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  1. The unique biological features of Plasmodium vivax not only make it difficult to control but also to eliminate. For the transmission of the malaria parasite from infected human to the vector, gametocytes play a major role. The transmission potential of a malarial infection is inferred based on microscopic detection of gametocytes and molecular screening of genes in the female gametocytes. Microscopy-based detection methods could grossly underestimate the reservoirs of infection as gametocytes may occur as submicroscopic or as micro- or macro-gametocytes. The identification of genes that are highly expressed and polymorphic in male and female gametocytes is critical for monitoring changes not only in their relative proportions but also the composition of gametocyte clones contributing to transmission over time. Recent transcriptomic study revealed two distinct clusters of highly correlated genes expressed in the P. vivax gametocytes, indicating that the male and female terminal gametocytogeneses are independently regulated. However, the detective power of these genes is unclear. In this study, we compared genetic variations of 15 and 11 genes expressed, respectively, in the female and male gametocytes among P. vivax isolates from Southeast Asia, Africa, and South America. Further, we constructed phylogenetic trees to determine the resolution power and clustering patternsmore »of gametocyte clones. As expected, Pvs 25 (PVP01_0616100) and Pvs 16 (PVP01_0305600) expressed in the female gametocytes were highly conserved in all geographical isolates. In contrast, genes including 6-cysteine protein Pvs230 (PVP01_0415800) and upregulated in late gametocytes ULG8 (PVP01_1452800) expressed in the female gametocytes, as well as two CPW-WPC family proteins (PVP01_1215900 and PVP01_1320100) expressed in the male gametocytes indicated considerably high nucleotide and haplotype diversity among isolates. Parasite samples expressed in male and female gametocyte genes were observed in separate phylogenetic clusters and likely represented distinct gametocyte clones. Compared to Pvs 25, Pvs230 (PVP01_0415800) and a CPW-WPC family protein (PVP01_0904300) showed higher expression in a subset of Ethiopian P. vivax samples. Thus, Pvs230 , ULG8 , and CPW-WPC family proteins including PVP01_0904300, PVP01_1215900, and PVP01_1320100 could potentially be used as novel biomarkers for detecting both sexes of P. vivax gametocytes in low-density infections and estimating transmission reservoirs.« less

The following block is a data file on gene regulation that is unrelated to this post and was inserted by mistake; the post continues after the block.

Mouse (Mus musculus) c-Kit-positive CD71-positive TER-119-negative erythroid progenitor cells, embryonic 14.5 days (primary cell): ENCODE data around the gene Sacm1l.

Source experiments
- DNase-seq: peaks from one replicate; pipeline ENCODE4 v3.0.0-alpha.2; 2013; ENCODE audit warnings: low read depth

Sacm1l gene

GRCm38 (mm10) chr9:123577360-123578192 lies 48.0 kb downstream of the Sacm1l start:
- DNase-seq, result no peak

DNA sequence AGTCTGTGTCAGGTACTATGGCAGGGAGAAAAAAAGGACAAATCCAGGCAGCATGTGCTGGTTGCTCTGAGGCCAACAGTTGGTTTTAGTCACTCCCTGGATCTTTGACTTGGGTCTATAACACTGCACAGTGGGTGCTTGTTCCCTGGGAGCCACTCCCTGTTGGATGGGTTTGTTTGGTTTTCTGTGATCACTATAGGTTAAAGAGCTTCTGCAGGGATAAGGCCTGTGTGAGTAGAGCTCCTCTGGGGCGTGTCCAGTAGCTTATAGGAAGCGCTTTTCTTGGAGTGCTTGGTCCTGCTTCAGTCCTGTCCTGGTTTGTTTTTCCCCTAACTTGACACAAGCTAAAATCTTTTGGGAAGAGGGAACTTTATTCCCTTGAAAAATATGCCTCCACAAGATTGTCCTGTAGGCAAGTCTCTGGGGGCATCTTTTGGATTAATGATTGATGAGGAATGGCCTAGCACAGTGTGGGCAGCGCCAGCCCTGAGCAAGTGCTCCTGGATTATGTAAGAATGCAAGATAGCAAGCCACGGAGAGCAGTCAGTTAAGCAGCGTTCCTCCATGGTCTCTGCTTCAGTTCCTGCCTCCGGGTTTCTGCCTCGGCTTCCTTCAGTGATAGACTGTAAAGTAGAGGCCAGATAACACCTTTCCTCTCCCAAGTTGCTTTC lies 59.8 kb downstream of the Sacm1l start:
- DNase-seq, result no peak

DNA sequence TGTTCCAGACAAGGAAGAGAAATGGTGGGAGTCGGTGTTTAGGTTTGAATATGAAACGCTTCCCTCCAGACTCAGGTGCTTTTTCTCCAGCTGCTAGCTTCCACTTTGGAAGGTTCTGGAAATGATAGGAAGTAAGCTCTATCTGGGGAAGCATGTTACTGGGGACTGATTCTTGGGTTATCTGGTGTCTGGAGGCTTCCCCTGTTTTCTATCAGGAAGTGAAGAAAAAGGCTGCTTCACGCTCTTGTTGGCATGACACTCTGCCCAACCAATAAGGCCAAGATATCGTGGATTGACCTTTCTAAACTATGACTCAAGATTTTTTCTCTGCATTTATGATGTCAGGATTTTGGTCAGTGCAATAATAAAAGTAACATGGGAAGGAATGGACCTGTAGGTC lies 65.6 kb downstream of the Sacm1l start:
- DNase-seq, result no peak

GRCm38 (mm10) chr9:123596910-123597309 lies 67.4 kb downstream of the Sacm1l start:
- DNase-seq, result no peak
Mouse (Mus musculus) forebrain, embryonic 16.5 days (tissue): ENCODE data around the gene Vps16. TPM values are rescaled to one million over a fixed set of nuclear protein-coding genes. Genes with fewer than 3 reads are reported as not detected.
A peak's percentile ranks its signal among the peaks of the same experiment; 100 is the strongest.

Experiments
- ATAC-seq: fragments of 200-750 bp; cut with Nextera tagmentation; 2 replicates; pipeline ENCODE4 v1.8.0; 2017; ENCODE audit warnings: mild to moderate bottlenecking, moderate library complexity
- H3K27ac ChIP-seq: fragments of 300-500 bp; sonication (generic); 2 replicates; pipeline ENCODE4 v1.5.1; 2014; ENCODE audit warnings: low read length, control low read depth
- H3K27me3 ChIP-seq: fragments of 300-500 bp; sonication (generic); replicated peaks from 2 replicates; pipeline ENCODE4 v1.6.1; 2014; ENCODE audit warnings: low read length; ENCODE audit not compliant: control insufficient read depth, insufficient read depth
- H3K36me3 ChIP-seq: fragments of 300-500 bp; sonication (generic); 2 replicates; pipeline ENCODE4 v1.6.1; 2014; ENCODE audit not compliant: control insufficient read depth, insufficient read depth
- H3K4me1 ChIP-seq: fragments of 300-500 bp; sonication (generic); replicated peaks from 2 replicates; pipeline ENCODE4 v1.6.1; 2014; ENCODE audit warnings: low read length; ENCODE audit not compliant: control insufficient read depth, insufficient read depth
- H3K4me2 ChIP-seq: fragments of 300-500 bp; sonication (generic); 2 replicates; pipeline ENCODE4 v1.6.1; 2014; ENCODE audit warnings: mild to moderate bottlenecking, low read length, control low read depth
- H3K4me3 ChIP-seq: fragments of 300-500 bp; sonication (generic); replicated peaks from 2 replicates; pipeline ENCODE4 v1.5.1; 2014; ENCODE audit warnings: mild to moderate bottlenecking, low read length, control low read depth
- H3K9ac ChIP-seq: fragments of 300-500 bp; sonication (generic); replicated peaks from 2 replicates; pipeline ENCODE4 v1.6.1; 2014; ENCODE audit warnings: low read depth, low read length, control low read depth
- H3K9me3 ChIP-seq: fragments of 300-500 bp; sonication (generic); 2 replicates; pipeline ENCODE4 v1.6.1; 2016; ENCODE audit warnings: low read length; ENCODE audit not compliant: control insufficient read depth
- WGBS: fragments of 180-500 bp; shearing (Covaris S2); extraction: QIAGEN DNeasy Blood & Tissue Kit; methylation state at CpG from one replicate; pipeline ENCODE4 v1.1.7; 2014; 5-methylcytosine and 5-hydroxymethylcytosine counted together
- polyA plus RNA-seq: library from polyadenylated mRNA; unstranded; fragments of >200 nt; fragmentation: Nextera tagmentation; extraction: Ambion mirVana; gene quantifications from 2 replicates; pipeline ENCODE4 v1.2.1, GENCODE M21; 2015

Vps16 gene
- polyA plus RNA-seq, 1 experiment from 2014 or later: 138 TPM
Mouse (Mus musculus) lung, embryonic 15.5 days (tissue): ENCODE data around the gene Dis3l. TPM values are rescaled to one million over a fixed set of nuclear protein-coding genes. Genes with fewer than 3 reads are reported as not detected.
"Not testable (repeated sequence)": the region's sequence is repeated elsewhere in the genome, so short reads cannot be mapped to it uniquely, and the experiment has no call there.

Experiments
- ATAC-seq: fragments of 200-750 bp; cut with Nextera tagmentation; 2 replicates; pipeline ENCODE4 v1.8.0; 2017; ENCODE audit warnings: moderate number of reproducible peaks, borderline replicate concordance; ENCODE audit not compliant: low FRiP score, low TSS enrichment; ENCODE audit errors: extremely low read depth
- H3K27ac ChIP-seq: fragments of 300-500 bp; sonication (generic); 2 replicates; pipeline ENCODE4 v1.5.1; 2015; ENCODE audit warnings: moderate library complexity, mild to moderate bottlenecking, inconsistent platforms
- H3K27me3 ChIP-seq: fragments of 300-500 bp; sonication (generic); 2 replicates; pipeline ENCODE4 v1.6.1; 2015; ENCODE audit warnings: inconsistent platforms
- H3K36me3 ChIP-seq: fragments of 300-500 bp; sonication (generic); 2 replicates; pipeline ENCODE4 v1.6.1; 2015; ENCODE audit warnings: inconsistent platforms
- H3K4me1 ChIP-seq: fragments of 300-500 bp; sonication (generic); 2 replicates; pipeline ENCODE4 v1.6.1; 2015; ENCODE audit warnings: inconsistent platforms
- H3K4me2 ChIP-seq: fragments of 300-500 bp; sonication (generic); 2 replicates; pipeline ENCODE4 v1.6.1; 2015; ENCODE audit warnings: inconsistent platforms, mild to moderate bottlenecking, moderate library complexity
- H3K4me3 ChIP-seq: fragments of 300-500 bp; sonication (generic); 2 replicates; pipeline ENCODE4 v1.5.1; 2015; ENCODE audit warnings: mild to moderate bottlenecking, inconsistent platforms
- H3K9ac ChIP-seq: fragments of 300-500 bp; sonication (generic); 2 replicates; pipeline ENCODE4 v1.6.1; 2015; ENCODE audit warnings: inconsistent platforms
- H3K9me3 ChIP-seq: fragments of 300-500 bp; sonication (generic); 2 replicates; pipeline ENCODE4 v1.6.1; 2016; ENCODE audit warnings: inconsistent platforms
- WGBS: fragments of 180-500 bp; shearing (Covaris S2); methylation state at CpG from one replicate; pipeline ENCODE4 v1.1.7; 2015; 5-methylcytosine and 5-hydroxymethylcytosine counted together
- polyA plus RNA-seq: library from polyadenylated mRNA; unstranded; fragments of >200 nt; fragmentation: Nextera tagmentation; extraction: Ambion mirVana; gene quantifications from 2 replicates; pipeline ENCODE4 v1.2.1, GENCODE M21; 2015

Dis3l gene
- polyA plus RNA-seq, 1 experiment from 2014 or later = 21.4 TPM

2. Scorpions have evolved a variety of toxins with a plethora of biological targets, but characterizing their evolution has been limited by the lack of a comprehensive phylogenetic hypothesis of scorpion relationships grounded in modern, genome-scale datasets. Disagreements over scorpion higher-level systematics have also incurred challenges to previous interpretations of venom families as ancestral or derived. To redress these gaps, we assessed the phylogenomic relationships of scorpions using the most comprehensive taxonomic sampling to date. We surveyed genomic resources for the incidence of calcins (a type of calcium channel toxin), which were previously known only from 16 scorpion species. Here, we show that calcins are diverse, but phylogenetically restricted only to parvorder Iurida, one of the two basal branches of scorpions. The other branch of scorpions, Buthida, bear the related LKTx toxins (absent in Iurida), but lack calcins entirely. Analysis of sequences and molecular models demonstrates remarkable phylogenetic inertia within both calcins and LKTx genes. These results provide the first synapomorphies (shared derived traits) for the recently redefined clades Buthida and Iurida, constituting the only known case of such traits defined from the morphology of molecules.